Aberrant expression and methylation status of putatively imprinted genes in placenta of cloned piglets

Yanchang Wei, Jiang Zhu, Yanjun Huan, Zhongfeng Liu, Cairong Yang, Xinmiao Zhang, Yanshuang Mu, Ping Xia, Zhouhua Liu

Research output: Contribution to journalArticlepeer-review

Abstract

Unlike embryos derived from fertilization, most cloned embryos die during postimplantation development, and those that survive to term are frequently defective. Many of the observed defects involve placenta. Abnormal placentation has been described in several cloned species. Imprinted genes are important regulators of placenta growth, and may be subjected to faulty reprogramming during somatic cell nuclear transfer. We aimed to determine the expression levels and methylation patterns of imprinted genes in placentas of live cloned piglets and dead ones. Quantitative real-time reverse transcriptase-polymerase chain reaction (RT-PCR) analysis showed that the expression of all four imprinted genes (IGF2, H19, PEG3, and GRB10) was significantly reduced in placentas of dead clones compared with placentas of live cloned piglets and controls (p < 0.05). In contrast, both live and dead cloned piglets exhibited steady-state mRNA levels for these genes within the control range (p > 0.05). Transcript levels for these genes in live clones rarely differed from those of controls in both piglets and placentas. Examination of the methylation status of DMR2 of IGF2 and CTCF3 of H19 genes revealed that both genes exhibited significant high methylation levels in placentas of dead clones compared with placentas of live clones and controls. In contrast, both genes showed a normal differential methylation pattern in live cloned piglets and their placentas compared with controls. Importantly, dead cloned piglets also showed a normal pattern. Our results suggest that abnormal expression of imprinted genes in placenta may contribute to the development failure in pig somatic cell nuclear transfer (SCNT), which may be caused by abnormal methylation patterns in differentially methylated regions (DMRs) of imprinted genes as a result of incomplete reprogramming during SCNT.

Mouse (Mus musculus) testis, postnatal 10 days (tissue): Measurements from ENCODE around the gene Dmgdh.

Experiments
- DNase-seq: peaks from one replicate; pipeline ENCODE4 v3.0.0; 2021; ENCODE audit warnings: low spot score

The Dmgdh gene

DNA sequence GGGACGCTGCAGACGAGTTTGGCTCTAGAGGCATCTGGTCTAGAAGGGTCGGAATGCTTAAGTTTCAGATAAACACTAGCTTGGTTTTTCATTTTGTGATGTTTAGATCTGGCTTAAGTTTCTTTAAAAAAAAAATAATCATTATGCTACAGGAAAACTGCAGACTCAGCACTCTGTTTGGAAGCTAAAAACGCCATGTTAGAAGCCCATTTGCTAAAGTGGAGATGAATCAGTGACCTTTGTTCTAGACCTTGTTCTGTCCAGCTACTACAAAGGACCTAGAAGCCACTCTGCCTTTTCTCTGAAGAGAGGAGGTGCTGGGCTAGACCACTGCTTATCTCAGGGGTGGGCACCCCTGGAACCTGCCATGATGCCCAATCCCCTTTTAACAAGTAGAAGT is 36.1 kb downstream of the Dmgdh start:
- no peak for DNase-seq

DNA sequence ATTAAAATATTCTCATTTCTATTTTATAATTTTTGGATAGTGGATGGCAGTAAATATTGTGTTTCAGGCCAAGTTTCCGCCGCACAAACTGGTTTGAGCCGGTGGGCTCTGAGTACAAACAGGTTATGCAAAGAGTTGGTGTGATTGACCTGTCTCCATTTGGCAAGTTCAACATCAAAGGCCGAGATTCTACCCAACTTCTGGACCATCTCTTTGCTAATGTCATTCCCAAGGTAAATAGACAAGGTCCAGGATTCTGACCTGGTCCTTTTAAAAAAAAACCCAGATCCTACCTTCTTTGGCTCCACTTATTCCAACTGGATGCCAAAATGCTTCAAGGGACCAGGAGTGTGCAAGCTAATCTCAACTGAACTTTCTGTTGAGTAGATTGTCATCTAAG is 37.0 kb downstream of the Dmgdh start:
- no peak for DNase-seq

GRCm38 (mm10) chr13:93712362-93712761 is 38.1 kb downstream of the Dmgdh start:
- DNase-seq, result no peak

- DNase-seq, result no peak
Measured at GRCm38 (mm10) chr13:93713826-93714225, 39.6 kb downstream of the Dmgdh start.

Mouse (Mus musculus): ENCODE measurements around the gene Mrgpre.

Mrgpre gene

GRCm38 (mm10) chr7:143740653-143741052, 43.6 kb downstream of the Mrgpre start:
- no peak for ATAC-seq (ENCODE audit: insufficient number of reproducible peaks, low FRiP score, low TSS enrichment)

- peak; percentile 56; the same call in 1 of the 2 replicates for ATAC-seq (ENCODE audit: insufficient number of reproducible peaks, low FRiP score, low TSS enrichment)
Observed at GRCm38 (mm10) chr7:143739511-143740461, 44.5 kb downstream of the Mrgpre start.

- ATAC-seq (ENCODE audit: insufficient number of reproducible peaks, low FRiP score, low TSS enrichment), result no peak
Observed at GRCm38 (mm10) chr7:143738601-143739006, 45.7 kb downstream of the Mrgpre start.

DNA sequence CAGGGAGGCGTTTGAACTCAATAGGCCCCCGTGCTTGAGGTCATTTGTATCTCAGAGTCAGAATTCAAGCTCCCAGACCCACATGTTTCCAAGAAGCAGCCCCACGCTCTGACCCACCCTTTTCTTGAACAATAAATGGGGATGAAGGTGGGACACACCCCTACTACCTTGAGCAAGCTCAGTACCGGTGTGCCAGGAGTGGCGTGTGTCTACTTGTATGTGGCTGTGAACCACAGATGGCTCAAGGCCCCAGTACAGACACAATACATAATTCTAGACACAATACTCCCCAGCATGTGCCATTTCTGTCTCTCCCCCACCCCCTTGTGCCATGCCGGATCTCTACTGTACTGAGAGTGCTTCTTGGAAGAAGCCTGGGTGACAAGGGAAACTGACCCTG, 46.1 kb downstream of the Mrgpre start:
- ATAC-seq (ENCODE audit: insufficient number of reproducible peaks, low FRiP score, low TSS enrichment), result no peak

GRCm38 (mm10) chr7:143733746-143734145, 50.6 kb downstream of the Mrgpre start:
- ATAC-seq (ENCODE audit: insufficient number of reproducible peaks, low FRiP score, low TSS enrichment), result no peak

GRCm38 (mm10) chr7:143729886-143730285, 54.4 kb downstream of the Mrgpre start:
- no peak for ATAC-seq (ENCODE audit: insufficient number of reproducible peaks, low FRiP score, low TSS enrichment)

Original languageEnglish (US)
Pages (from-to)213-222
Number of pages10
JournalCellular Reprogramming
Volume12
Issue number2
DOIs
StatePublished - Apr 1 2010

ASJC Scopus subject areas

  • Biotechnology
  • Developmental Biology
  • Cell Biology

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